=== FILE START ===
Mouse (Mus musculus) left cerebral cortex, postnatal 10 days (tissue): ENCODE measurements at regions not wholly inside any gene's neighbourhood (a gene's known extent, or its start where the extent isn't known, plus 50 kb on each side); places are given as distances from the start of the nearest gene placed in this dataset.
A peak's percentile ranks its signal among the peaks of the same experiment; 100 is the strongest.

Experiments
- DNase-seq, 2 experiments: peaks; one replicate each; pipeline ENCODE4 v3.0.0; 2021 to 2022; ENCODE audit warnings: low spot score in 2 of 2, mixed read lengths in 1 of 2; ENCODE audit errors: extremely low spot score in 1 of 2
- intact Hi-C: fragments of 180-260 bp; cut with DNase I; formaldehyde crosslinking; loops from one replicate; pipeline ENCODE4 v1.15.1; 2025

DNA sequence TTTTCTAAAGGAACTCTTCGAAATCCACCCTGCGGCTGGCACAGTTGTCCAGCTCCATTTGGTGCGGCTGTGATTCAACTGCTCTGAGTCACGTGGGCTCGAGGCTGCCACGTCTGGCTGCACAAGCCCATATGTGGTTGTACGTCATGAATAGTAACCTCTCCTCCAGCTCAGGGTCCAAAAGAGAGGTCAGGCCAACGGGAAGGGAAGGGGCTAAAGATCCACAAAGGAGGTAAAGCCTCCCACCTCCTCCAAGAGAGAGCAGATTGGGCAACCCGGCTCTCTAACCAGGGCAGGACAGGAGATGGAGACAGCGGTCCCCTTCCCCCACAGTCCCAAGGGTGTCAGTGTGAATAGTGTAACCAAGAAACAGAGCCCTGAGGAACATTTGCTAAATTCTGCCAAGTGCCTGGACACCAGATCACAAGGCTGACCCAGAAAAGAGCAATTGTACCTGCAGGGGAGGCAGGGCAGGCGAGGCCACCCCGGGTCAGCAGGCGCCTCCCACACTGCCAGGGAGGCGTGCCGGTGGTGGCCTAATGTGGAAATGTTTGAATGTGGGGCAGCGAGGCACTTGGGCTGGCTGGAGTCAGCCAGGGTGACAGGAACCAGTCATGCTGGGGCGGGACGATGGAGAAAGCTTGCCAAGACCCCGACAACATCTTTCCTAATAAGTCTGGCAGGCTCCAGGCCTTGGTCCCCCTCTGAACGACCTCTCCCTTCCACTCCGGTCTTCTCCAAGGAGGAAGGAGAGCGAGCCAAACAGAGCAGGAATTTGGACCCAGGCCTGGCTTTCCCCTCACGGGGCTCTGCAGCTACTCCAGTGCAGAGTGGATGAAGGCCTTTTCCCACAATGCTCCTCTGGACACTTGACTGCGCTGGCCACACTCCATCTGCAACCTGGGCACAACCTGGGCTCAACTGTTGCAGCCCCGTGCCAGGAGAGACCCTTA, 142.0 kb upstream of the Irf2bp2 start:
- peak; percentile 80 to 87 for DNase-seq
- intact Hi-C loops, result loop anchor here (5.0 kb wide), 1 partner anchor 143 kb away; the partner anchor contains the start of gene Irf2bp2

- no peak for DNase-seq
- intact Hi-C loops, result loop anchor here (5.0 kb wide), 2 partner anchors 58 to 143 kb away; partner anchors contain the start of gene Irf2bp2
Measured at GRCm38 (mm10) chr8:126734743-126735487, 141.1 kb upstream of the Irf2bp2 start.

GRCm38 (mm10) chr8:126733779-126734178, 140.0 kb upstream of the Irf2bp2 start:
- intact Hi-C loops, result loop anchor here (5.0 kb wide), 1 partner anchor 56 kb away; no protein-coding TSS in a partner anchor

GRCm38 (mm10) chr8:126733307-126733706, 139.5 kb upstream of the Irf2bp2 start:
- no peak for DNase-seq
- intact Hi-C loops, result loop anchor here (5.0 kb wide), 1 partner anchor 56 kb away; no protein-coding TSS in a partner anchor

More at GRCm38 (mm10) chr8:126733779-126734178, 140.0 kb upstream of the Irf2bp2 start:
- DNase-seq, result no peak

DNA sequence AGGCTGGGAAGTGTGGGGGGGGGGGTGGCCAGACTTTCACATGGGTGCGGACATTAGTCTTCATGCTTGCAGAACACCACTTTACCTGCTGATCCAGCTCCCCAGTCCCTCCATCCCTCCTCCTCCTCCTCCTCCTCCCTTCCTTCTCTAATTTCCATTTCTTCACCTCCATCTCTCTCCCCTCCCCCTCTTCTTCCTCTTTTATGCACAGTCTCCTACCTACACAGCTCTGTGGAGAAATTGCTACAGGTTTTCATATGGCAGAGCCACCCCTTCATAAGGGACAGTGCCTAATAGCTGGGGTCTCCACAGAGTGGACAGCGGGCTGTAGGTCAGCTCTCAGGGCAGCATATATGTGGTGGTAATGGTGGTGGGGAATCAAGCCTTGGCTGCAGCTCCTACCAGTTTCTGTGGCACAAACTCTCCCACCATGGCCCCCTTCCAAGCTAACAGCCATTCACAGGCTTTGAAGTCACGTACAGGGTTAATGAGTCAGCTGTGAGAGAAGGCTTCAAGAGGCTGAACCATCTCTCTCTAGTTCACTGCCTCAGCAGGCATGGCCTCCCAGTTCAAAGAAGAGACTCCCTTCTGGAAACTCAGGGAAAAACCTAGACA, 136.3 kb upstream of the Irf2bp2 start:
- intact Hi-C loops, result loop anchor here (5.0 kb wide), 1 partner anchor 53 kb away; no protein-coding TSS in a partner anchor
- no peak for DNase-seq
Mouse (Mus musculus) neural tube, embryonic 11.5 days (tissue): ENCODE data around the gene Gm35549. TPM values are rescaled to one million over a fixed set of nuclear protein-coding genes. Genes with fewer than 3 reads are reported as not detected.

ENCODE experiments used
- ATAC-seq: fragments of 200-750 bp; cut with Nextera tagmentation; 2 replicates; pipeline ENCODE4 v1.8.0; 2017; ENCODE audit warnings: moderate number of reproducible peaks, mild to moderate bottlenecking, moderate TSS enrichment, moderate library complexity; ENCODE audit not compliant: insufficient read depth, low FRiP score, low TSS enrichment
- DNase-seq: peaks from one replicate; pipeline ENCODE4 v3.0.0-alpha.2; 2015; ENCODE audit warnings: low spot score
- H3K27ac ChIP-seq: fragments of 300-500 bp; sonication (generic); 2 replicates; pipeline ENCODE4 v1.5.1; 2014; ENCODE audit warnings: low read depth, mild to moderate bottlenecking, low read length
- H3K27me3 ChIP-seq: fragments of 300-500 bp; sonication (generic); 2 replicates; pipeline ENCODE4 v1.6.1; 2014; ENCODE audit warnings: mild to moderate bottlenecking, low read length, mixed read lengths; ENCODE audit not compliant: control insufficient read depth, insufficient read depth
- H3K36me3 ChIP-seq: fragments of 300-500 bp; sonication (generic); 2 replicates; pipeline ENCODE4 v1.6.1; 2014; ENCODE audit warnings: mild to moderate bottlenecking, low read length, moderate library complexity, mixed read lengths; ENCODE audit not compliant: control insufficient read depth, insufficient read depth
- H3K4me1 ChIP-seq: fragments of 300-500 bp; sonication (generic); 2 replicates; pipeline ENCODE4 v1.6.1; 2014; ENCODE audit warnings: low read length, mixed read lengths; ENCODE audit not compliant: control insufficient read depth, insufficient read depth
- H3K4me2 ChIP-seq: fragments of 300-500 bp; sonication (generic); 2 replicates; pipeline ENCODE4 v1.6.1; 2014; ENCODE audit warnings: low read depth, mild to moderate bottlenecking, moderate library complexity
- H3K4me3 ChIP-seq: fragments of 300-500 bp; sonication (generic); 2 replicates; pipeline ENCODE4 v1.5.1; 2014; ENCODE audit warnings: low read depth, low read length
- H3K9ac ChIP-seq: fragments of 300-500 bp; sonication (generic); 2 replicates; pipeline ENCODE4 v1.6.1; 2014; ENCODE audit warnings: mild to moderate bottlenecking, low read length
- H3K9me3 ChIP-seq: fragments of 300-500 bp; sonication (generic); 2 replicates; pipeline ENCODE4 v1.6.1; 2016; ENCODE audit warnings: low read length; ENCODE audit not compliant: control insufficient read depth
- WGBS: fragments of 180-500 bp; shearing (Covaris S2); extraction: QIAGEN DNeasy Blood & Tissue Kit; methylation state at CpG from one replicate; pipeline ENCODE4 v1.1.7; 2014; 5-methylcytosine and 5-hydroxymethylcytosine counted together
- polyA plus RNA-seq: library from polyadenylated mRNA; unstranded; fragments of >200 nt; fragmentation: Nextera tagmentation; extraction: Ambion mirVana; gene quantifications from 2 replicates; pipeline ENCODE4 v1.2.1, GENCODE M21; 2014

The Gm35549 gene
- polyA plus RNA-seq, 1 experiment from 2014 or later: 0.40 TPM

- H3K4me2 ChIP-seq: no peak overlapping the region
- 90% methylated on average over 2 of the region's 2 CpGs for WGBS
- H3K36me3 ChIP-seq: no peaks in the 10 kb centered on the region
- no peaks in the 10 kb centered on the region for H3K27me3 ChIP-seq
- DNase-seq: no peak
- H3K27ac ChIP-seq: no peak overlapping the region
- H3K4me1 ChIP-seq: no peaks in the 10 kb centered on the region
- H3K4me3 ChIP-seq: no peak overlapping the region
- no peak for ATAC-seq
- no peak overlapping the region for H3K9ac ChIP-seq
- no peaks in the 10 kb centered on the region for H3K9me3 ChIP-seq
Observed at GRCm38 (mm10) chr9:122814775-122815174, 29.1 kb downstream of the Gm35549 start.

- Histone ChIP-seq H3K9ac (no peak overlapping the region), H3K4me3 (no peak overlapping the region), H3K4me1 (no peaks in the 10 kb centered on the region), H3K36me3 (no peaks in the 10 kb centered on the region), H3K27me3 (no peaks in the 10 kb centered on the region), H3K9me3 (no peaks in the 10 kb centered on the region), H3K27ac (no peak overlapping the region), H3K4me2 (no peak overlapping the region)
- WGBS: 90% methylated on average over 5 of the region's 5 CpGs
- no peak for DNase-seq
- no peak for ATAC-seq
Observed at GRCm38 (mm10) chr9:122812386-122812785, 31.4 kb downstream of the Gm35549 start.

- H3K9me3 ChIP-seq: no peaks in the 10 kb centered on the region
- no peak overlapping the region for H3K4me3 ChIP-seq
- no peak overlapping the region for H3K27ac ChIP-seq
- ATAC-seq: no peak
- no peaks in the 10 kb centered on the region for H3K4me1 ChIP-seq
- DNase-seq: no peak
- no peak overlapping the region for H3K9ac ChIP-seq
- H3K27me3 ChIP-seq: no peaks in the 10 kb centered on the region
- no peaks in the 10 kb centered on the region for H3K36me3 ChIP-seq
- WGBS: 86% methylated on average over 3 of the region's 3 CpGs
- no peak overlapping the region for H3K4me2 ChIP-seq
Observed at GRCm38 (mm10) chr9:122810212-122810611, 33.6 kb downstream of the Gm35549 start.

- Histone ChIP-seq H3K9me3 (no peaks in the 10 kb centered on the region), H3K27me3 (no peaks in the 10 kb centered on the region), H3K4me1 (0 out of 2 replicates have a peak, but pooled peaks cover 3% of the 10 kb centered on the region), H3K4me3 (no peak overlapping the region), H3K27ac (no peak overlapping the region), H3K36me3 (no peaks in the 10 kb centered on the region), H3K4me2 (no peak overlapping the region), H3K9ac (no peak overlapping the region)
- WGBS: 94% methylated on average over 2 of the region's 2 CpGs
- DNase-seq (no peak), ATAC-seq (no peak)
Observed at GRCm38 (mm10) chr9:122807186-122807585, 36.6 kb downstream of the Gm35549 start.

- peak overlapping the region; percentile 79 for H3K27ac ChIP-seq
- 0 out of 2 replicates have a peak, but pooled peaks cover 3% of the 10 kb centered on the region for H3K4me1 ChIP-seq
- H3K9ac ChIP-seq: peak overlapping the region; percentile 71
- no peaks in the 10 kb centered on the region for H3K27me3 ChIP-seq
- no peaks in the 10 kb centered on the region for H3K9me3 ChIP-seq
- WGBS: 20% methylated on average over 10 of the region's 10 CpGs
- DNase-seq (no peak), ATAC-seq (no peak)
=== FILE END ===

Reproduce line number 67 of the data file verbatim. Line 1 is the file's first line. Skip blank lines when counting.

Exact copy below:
- Histone ChIP-seq H3K9me3 (no peaks in the 10 kb centered on the region), H3K27me3 (no peaks in the 10 kb centered on the region), H3K4me1 (0 out of 2 replicates have a peak, but pooled peaks cover 3% of the 10 kb centered on the region), H3K4me3 (no peak overlapping the region), H3K27ac (no peak overlapping the region), H3K36me3 (no peaks in the 10 kb centered on the region), H3K4me2 (no peak overlapping the region), H3K9ac (no peak overlapping the region)